If you own the latest generation of the Porsche 911 but don’t want to wait for (or can’t afford) a GT3 or Turbo variants to pimp your Carrera, Porsche Exclusive Manufaktur may have a solution for you. The division has announced the availability of new SportDesign appearance and Aerokit performance packages.

Both are based on the SportDesign package, which adds a lip spoiler to a revised front apron, plus a new bumper section that moves the license plate higher to accommodate a new air vent located between the oval-shaped exhaust pipes. You can also combine the package with SportDesign side skirts.

Porsche says it spent months tweaking the design and function of the Aerokit at its development center in Weissach, including time spent in the wind tunnel, hot- and cold-climate testing covering the rough equivalent of 56,000 real-world miles, and another 34,000 miles of testing on a race track in Nardo, Italy. The package is based on the SportDesign and adds a front spoiler, fixed rear spoiler and a rather generous fixed rear wing in the most obvious nod to the GT3. The additions are said to reduce uplift forces over both the front and rear axles.

Both packages are available now in either your 992-series 911’s exterior color or in partial black high-gloss. The SportDesign runs $4,890 and the Aerokit costs $6,910.

The upcoming Turbo and Turbo S variants of the 992 generation are expected to debut at the Geneva Motor Show next month and pack as much as 641 horsepower.

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Source: AutoBlog.com

2021 Kia Sorento officially revealed with crisp new duds

Following an unofficial reveal in spy shots, the 2021 Kia Sorento crossover has just been shown officially by the automaker. The company released images of its chiseled exterior and rugged but upscale interior.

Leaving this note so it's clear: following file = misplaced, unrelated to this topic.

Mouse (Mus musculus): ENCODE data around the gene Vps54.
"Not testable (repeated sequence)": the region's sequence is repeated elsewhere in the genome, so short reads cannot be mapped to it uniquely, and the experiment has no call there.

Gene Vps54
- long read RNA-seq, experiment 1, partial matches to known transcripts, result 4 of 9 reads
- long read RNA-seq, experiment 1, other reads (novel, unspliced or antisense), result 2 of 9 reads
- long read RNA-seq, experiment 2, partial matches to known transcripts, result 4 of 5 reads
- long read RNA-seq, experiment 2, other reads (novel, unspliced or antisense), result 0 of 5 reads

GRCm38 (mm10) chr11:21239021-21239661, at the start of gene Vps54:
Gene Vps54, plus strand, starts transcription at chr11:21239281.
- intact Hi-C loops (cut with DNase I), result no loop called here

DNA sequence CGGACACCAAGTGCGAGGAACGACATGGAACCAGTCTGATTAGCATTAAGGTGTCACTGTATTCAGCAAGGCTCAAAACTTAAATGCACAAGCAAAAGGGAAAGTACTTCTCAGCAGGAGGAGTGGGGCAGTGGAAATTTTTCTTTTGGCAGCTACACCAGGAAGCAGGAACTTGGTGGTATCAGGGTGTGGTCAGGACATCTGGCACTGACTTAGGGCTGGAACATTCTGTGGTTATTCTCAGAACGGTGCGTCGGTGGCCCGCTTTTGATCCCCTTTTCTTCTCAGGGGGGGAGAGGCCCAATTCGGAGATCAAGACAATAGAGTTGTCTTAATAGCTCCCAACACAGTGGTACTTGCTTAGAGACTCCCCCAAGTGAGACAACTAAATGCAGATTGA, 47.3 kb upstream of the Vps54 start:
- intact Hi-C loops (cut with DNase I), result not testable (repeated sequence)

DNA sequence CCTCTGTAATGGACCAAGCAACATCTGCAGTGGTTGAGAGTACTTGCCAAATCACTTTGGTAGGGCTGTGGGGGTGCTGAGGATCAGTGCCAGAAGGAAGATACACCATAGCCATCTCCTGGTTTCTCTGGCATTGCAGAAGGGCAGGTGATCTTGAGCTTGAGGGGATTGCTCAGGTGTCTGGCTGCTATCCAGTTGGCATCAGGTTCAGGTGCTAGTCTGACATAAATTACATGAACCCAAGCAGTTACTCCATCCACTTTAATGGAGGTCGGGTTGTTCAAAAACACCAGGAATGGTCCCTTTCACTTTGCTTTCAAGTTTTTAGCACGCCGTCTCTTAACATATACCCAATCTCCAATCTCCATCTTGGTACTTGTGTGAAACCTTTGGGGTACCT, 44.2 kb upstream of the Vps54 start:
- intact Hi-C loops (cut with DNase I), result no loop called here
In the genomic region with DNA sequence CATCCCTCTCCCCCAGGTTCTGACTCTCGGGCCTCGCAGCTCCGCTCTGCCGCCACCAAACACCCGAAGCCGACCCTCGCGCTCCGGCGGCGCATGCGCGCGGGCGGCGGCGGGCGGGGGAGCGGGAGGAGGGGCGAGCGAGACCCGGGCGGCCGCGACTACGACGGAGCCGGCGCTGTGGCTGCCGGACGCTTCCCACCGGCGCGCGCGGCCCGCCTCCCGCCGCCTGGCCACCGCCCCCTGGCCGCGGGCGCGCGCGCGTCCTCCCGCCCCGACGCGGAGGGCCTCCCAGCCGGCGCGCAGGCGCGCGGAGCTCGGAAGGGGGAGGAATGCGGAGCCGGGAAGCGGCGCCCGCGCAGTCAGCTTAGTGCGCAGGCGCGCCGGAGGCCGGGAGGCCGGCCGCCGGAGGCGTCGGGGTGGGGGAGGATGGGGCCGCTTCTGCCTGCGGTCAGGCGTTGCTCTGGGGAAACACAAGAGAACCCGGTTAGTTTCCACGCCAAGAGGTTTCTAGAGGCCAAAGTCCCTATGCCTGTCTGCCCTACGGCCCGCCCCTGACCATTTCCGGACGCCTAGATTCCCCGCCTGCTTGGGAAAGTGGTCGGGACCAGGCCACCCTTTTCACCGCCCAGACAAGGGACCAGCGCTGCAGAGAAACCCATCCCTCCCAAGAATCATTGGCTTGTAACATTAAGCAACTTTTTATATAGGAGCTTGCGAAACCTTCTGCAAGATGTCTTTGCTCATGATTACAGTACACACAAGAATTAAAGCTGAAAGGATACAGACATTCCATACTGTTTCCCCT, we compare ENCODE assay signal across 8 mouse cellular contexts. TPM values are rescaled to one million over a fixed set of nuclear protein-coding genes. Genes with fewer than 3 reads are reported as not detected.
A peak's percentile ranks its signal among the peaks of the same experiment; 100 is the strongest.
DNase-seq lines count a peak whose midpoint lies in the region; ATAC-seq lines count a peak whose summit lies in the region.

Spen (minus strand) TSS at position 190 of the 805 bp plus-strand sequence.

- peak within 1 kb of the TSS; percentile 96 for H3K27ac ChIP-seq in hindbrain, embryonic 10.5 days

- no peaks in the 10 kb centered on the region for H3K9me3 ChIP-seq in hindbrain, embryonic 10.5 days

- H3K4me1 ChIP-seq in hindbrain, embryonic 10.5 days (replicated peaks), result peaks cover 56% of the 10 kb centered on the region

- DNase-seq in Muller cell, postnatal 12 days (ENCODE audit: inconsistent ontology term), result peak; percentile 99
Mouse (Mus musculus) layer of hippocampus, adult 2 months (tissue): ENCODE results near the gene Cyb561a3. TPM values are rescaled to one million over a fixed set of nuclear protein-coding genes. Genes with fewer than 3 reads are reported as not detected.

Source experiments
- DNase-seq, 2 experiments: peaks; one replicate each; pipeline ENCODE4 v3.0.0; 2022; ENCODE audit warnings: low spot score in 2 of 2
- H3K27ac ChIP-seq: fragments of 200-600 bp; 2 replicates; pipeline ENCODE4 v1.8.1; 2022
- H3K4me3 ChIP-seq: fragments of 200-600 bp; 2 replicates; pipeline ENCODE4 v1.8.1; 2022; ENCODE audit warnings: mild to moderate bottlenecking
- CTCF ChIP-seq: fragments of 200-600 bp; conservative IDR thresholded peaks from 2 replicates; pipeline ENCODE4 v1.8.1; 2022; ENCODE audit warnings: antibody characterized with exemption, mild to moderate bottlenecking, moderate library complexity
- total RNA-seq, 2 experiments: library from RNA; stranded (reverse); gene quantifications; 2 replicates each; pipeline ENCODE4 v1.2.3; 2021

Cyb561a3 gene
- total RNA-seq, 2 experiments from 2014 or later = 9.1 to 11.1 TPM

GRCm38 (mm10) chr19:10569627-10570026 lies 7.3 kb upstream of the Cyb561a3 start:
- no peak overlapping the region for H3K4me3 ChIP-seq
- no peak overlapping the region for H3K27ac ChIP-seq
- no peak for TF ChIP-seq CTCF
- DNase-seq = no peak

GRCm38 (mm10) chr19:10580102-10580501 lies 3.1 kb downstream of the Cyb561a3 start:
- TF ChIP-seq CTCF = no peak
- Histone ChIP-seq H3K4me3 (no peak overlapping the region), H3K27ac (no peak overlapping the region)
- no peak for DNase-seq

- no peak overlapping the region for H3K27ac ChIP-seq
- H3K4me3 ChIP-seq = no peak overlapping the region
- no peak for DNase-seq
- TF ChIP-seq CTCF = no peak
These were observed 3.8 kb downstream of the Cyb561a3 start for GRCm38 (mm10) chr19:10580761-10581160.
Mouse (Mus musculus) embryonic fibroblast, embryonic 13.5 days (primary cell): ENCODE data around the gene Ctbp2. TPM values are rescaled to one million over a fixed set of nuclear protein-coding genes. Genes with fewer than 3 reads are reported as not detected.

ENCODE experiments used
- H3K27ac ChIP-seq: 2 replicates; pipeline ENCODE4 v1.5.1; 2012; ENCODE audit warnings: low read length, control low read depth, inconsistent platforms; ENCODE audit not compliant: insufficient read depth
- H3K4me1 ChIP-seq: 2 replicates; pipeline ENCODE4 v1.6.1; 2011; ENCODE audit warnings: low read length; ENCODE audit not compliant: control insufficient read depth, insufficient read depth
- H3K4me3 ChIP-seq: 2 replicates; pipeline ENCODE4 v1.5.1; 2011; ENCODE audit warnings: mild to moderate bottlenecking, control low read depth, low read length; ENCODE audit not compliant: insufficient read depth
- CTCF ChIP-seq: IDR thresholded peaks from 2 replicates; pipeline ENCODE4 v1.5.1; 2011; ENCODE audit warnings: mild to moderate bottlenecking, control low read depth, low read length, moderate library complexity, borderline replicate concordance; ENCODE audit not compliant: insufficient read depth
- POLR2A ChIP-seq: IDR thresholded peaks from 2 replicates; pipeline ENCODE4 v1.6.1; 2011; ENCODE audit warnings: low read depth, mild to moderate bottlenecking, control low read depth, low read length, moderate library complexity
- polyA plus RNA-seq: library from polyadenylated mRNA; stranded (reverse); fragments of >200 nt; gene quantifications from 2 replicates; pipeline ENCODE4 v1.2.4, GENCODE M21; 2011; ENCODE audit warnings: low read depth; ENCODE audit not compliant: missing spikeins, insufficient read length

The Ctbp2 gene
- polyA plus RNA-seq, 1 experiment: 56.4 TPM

On the outside, the Sorento picks up many of the cues established by the upcoming Optima/K5, including the broad and angular grille. The front and rear fascias have loads of creases and geometric openings, while the rest of the body is a bit more subtle. The profile is less upright than that of the Telluride, but the chrome window trim has a little dorsal fin on the lower section like the bigger crossover, as well as some of Kia’s overseas wagons. The overall profile looks like the Sorento will still have room for an optional third row of seats like the current one.

These official photos give us our best look yet at the Sorento’s interior. It builds on the low and wide dashboard design of the Telluride, but gives a more aggressive, angled look, particularly with the center stack and climate controls. The stack and vents look as though they were folded forward, which angles the controls up and out toward the occupants. The vents are shaped like trapezoids, and the door handles have a beveled square design. You can also make out a diamond grid pattern in the aluminum-look trim on the dashboard, along with accent lights in the doors that mirror them. The Sorento is available with a 10.25-inch infotainment display and a 12.3-inch instrument screen.